This image from NASA's Spitzer Space Telescope shows the scattered remains of an exploded star named Cassiopeia A. Spitzer's infrared detectors 'picked' through these remains and found that much of the star's original layering had been preserved.
Add image to your album
Email this page Post this page to your Facebook wall Tweet this page

Lighting up a Dead Star's Layers

This image from NASA's Spitzer Space Telescope shows the scattered remains of an exploded star named Cassiopeia A. Spitzer's infrared detectors "picked" through these remains and found that much of the star's original layering had been preserved.

In this false-color image, the faint, blue glow surrounding the dead star is material that was energized by a shock wave, called the forward shock, which was created when the star blew up. The forward shock is now located at the outer edge of the blue glow. Stars are also seen in blue. Green, yellow and red primarily represent material that was ejected in the explosion and heated by a slower shock wave, called the reverse shock wave.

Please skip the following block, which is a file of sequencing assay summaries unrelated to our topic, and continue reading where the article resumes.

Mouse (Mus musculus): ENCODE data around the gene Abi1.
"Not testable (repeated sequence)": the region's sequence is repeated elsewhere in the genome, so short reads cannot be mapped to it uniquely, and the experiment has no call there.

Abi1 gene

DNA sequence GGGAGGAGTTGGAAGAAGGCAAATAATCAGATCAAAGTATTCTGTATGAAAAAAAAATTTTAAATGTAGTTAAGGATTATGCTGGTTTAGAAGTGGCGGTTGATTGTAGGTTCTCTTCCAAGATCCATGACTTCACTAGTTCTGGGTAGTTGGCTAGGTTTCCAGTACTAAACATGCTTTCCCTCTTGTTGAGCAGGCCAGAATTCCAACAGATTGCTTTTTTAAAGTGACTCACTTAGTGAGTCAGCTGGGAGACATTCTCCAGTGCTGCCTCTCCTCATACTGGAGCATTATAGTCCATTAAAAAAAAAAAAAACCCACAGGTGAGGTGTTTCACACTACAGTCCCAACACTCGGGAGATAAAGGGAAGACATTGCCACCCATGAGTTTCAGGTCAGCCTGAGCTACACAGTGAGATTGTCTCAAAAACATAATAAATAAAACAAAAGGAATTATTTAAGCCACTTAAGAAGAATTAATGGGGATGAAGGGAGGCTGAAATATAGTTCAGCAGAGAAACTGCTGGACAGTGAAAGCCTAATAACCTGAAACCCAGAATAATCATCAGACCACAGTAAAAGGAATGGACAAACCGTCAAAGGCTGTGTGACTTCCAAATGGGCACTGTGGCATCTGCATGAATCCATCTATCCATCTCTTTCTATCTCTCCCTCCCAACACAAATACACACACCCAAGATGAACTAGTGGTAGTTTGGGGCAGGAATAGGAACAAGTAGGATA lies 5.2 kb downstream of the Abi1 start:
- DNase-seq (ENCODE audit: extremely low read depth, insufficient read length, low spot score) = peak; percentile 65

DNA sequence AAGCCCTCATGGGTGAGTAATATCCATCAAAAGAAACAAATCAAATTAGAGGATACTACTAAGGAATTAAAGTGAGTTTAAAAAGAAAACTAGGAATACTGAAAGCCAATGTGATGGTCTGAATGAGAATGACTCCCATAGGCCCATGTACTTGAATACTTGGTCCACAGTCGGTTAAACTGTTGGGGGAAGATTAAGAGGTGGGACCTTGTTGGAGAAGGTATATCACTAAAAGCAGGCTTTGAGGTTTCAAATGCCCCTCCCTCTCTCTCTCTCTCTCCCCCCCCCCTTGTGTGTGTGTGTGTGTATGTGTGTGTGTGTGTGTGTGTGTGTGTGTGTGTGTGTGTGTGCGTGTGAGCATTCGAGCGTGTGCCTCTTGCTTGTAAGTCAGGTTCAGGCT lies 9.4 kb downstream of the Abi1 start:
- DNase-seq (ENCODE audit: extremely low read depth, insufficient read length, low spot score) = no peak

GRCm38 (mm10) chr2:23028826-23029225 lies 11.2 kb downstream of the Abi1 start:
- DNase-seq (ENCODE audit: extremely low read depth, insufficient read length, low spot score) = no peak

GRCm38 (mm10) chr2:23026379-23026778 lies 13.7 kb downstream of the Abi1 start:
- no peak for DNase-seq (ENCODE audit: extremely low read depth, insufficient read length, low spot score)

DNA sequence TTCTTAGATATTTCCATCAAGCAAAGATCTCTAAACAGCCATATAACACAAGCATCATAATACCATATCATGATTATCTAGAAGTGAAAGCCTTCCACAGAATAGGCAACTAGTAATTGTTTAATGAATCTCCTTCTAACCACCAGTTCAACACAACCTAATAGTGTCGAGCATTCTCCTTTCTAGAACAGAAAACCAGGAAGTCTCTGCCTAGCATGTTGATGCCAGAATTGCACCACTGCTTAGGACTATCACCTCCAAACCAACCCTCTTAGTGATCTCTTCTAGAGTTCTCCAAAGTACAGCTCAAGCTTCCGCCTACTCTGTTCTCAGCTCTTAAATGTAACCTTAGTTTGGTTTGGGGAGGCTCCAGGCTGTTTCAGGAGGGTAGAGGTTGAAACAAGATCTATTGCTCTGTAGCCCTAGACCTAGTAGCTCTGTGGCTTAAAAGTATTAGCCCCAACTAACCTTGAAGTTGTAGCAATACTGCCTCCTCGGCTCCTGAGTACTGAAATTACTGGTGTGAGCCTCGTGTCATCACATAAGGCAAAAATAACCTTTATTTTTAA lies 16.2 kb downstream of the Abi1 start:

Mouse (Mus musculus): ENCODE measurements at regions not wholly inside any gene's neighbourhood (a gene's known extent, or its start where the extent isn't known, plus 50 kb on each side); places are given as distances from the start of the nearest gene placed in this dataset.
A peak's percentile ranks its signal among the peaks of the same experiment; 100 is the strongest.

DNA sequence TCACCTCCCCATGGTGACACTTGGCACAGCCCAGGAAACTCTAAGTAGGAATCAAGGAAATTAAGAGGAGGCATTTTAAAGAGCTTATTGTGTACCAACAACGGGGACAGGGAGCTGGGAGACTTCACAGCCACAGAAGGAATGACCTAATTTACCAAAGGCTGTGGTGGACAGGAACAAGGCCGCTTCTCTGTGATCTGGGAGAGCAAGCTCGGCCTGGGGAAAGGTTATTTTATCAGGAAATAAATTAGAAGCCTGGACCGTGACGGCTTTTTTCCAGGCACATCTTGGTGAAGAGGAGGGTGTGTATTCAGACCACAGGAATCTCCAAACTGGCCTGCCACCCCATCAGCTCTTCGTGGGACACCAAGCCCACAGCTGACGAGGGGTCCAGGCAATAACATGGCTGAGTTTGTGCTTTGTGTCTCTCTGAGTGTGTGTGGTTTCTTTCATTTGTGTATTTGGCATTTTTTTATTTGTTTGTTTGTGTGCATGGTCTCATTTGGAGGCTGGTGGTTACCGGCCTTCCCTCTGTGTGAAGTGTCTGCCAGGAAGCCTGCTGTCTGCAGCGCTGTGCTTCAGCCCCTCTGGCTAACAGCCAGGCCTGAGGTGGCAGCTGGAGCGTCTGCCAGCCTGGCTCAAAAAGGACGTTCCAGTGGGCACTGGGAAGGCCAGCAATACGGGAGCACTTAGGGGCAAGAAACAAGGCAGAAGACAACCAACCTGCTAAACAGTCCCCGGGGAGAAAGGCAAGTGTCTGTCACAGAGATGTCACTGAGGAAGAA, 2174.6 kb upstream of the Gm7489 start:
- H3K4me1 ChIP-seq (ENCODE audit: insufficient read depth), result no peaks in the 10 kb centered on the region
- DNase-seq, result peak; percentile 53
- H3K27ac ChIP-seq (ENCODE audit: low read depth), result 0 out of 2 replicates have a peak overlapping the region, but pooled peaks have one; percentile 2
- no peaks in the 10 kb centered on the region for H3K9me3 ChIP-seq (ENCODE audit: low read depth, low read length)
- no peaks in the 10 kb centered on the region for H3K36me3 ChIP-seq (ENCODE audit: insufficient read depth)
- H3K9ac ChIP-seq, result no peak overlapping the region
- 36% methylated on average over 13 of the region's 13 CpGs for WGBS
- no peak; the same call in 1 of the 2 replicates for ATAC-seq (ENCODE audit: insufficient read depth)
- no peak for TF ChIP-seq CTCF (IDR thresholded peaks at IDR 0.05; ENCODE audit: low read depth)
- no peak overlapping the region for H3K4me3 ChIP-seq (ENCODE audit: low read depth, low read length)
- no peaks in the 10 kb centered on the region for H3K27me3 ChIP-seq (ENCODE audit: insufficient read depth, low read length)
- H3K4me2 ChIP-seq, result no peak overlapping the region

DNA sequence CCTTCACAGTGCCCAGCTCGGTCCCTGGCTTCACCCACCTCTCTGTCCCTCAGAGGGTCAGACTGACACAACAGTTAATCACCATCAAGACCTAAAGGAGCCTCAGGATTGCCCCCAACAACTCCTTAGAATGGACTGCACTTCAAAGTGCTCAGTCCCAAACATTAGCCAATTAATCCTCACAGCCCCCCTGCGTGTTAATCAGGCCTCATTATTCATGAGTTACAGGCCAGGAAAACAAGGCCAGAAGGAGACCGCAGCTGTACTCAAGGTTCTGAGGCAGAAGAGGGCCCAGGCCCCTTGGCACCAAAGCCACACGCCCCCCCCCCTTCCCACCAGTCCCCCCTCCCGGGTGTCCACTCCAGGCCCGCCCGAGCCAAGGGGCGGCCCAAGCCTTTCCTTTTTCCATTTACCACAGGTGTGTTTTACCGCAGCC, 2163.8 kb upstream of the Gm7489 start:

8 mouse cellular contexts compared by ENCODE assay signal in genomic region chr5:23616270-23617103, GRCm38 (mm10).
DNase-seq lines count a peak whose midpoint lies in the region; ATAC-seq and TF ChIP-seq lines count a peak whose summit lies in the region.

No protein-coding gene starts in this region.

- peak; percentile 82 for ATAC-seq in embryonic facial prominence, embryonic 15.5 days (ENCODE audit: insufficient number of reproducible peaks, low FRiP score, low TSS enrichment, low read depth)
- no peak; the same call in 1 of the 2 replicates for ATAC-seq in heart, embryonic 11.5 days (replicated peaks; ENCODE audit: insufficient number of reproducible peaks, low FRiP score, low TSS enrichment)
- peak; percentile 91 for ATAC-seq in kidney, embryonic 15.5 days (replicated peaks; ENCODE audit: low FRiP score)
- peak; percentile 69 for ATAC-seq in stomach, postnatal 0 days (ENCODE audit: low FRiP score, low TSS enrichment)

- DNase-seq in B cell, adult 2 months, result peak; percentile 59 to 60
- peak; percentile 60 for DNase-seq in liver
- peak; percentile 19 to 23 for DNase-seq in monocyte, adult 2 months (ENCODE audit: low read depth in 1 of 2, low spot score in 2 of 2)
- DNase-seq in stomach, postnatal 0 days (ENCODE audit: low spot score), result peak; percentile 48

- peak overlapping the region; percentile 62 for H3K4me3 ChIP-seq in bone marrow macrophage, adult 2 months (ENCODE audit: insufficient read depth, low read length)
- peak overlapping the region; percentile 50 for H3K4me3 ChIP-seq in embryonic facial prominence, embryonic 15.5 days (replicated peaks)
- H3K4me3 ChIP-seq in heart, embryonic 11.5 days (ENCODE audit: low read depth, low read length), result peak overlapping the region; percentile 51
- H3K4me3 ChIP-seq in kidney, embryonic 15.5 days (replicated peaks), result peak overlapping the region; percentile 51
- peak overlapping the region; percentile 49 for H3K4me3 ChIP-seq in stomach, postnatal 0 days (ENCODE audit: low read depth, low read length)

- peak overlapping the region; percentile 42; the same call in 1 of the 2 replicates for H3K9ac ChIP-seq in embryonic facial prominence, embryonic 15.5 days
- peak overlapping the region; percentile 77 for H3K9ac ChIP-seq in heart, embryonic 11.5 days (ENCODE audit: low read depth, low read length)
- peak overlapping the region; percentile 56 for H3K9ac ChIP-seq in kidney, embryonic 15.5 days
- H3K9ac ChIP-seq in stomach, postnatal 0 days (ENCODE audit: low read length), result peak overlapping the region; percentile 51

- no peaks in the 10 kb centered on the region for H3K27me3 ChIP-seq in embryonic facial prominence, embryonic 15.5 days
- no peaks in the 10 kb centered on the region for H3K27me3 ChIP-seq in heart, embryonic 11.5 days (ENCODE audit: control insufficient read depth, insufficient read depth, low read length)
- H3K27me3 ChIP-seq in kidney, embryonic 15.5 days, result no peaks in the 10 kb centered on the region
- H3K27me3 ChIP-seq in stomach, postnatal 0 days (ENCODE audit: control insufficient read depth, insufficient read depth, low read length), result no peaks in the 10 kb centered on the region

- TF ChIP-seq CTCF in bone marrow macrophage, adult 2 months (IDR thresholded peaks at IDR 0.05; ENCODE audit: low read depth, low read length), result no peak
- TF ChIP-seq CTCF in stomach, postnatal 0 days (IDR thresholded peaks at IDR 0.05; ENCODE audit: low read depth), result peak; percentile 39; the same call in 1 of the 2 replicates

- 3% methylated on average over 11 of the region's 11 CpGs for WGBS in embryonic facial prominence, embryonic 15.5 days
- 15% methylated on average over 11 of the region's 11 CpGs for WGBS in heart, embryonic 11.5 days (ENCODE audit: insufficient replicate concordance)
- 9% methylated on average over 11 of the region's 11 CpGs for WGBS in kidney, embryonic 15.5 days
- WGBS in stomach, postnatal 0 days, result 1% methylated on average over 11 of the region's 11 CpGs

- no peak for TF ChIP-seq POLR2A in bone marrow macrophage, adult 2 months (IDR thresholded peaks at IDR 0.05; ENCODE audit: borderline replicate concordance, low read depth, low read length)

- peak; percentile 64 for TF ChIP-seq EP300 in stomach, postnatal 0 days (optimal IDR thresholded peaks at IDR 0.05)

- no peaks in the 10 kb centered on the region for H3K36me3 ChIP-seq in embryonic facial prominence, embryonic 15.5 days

The picture was taken by Spitzer's infrared array camera and is a composite of 3.6-micron light (blue); 4.5-micron light (green); and 8.0-micron light (red).

Image details

ID#:
PIA01903

Date added:
2006-10-26

Target:
Cassiopeia A

Mission:
Spitzer Space Telescope

Spacecraft:
Spitzer Space Telescope

Instruments:
Infrared Array Camera (IRAC)

Rating:



Views:
10,602

Full-Res TIFF:
PIA01903.tif (7.69 MB)

Full-Res JPG:
PIA01903.jpg (0.22 MB)

Image credit:
NASA/JPL-Caltech